The True Hero of Homer's The Iliad The Iliad is a story in which many men should be recognized as great war heroes. They all show a tremendous amount of courage to fight in such a barbaric battle. But this paper?s main focus is between two great leaders of opposing sides. Achilles, who represents the Achaians and Hector, who represents the Trojans. Though both show their bravery during many different instances in the poem, it?s quite obvious to the reader who the better of the two is.
Both Achilles and Diomedes easily meet the first requirement, that a hero must have skill on the battlefield. Throughout The Iliad, Homer tells of their incredible (though usually go... ... middle of paper ... ...kill in battle, respect for authority, humility, and coolness under fire. Not many men met all requirements, including Achilles, but they were still viewed as heroes. Between Achilles and Diomedes, Diomedes was the better choice for the title of hero. He was one of the finest Greek soldiers.
Hector is brought into the story and displays through his character what a real hero should be like. Homer makes it clear that Achilles is a man mainly driven by his hunger for glory. Achilles has all the traits of a superhuman from his strength to his incredible ability to fight on the battlefield. Even with these great abilities, it is hard for many readers to perceive him as a hero because of the way he acts. Homer takes this brief time period out of this whole ten-year war just to demonstrate how Achilles cannot control himself when he goes into a rage.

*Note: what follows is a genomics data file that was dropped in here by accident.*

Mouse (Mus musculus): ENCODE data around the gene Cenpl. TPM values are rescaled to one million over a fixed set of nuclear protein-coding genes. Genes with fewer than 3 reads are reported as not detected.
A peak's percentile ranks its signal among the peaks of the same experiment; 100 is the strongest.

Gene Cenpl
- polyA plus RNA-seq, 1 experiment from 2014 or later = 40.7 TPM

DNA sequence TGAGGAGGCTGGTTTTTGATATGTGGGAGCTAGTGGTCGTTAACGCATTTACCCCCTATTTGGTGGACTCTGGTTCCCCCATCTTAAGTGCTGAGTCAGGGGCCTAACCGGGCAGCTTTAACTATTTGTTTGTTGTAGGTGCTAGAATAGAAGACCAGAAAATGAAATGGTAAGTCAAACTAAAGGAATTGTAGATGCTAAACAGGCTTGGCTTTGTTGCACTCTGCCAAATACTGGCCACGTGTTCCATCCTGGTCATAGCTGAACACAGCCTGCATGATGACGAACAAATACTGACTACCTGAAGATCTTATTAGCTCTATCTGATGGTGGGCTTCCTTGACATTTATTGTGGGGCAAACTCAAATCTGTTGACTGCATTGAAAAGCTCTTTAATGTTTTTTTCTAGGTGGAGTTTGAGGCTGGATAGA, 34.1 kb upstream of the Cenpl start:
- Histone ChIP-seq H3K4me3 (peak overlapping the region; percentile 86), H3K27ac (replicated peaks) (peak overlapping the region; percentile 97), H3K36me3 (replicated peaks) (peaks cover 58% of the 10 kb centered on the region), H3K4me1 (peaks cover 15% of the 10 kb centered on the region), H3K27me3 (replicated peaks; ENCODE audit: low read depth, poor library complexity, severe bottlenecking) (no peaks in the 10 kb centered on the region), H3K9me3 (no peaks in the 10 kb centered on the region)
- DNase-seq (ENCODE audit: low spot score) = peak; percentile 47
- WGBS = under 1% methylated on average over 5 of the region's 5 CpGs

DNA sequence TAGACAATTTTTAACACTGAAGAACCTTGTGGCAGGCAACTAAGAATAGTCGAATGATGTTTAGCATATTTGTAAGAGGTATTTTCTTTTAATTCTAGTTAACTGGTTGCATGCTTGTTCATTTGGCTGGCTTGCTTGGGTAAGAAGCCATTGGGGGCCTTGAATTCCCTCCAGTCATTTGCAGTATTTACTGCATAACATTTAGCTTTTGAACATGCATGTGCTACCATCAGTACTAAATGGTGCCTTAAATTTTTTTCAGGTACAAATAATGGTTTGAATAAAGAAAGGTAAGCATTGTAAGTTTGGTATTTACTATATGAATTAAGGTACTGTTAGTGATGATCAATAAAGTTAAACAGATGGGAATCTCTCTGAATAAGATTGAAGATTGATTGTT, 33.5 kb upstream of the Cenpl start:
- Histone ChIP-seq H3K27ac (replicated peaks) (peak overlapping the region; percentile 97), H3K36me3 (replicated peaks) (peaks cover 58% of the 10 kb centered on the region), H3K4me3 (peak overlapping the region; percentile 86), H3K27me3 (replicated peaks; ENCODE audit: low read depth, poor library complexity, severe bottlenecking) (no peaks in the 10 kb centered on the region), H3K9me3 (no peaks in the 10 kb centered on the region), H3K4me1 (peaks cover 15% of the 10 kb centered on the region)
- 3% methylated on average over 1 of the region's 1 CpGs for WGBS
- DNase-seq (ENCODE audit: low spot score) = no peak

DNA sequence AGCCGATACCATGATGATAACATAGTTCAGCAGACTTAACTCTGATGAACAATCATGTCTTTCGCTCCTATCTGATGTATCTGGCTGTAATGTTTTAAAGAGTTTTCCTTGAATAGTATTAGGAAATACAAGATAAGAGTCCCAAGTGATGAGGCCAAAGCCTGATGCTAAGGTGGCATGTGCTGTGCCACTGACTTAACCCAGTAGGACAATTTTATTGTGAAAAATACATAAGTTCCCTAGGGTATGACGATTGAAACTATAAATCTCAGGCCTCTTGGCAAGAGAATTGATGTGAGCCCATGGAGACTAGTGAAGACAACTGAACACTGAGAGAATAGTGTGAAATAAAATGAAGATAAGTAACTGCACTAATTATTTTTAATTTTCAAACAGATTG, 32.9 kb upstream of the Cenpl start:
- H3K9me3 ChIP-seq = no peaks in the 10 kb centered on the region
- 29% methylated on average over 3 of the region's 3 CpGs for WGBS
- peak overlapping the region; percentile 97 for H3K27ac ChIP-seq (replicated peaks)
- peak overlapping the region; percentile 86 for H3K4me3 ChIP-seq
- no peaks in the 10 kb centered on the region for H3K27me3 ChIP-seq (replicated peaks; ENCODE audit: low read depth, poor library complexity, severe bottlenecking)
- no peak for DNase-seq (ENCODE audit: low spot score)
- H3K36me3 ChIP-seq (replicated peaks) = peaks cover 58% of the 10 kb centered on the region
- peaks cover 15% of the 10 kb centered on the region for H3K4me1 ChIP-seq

It is also a tale that entertains, and teaches those from all periods of history of honor, courage, sacrifice, and love. The plot of the Iliad is most likely based on legends and stories passed down through Greek tradition. The Greeks believed that their ancestors, such as Achilles and Agamemnon, were born from the gods of Olympus. Several times Homer makes references to people being stronger, faster, or nobler at this time. “…Aeneas seized a great stone, so huge that two men, as men now are, would be unable to lift it, but Aeneas wielded it quite easily.” (The Iliad) This is a clue that it was common for people to have great respect for their ancestors at the time, and Homer reflects this in his poem.
In around 1250 B.C., the story of Achilles evolved, birthing one of the greatest warriors of all time. Achilles was a demigod, son of the sea-nymph Thetis and the mortal Peleus. He was king of the Myrmidons in Thessaly, and a natural wartime hero. This semi-divine was most famous for his position in Homer’s Iliad, gaining many victories during the war at Troy. In some ways, Achilles’ life followed the description of some reoccurring Greek motifs, while other characteristics of him were unique in his own heroic way.